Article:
Bani Gill is a Junior Professor at the Institute for Sociology, University of Tübingen. She is a qualitative sociologist grounded in ethnographic sensibilities and a regional focus on South Asia and contemporary Africa-India encounters. Her research interests include urbanisms, migration, race and racialization, gender, and the sociology of law, bureaucracy and the state.
Jan C. Jansen is Professor of Modern History (19th–20th Centuries) at the University of Tübingen. Prior to joining the University of Tübingen, he was Assistant/Associate Professor of Global History of Mobility (18th–20th Centuries) at the University of Duisburg-Essen and a research fellow at the German Historical Institute in Washington, DC. In the past years, he also held research and lecturer positions at the George Washington University, Georgetown University, the University of Konstanz, the Institut de Recherche sur le Maghreb Contemporain (IRMC) in Tunis, and the School of Oriental and African Studies (SOAS) in London.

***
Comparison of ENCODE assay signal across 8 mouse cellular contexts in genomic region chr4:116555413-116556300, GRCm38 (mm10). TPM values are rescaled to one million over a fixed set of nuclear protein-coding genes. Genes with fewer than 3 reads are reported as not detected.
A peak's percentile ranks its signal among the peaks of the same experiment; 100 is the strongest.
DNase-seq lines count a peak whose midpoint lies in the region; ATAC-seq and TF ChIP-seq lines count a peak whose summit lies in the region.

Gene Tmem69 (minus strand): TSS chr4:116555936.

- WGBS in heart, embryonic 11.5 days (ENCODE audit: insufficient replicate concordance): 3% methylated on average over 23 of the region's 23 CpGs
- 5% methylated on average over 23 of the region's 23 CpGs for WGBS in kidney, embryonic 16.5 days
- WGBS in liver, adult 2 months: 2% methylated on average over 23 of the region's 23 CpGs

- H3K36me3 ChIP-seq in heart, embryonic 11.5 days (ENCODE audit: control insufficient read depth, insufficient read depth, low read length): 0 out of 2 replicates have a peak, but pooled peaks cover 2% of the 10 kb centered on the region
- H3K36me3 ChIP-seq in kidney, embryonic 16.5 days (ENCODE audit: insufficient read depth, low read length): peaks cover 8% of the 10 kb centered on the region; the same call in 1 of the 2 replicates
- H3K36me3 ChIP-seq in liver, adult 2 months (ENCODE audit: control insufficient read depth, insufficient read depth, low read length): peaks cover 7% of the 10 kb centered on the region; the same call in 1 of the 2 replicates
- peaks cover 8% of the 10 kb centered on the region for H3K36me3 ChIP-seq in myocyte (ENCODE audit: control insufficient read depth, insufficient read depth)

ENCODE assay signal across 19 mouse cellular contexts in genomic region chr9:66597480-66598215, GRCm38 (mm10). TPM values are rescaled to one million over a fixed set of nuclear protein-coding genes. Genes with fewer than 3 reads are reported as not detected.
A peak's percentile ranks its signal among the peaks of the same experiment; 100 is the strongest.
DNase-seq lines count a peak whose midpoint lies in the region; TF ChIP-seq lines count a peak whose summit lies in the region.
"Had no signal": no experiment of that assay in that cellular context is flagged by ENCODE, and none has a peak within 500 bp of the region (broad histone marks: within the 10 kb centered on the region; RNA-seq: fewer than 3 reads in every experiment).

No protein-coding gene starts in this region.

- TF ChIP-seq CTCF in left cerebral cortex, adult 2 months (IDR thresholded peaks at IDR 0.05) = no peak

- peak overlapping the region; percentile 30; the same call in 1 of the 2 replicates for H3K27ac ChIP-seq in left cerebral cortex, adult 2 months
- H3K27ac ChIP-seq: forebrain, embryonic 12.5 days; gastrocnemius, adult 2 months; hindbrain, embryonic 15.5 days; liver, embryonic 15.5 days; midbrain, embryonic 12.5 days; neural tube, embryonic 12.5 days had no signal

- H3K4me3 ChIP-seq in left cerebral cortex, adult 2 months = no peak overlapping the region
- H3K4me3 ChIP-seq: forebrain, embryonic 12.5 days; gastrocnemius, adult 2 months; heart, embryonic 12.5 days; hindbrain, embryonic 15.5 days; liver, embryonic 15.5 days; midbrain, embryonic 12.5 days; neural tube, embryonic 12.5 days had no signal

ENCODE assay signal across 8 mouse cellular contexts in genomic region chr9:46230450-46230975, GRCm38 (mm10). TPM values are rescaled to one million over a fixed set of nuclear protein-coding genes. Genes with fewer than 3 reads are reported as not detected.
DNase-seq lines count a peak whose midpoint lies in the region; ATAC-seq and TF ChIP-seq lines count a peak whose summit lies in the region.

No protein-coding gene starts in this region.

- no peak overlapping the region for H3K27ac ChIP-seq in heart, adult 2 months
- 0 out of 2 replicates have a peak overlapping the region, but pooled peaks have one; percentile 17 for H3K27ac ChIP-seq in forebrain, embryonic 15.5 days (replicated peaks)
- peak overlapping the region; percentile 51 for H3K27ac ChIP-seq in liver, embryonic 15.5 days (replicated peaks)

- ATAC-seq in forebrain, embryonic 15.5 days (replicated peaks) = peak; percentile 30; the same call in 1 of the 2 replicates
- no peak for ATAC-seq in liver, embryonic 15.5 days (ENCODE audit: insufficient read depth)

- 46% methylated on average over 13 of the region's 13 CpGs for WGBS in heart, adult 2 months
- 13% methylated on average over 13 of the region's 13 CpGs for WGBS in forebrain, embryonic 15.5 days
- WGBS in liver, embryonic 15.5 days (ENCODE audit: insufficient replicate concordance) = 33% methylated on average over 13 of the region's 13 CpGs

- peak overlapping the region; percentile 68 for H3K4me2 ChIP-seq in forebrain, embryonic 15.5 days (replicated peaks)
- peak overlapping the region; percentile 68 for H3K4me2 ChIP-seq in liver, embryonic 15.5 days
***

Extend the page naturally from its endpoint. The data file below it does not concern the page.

Reinhard Johler is a Professor of Empirische Kulturwissenschaft in the University of Tübingen and current director of the Ludwig Uhland Institute. He received his Ph.D. at the University of Vienna, where he taught until coming to Tübingen in 2002. He was an Invited Visiting Professor at the École Normale Superieure in Paris in 2004, President of the German Volkskunde Association from 2007 to 2011 and is currently director of the Institut für Donauschwäbische Geschichte und Landeskunde and President of the Johann-Gottfried-Herder Forschungsrat. His research interests include migration, diversity, and cultural processes in Europe, war experience, and cultures of catastrophe.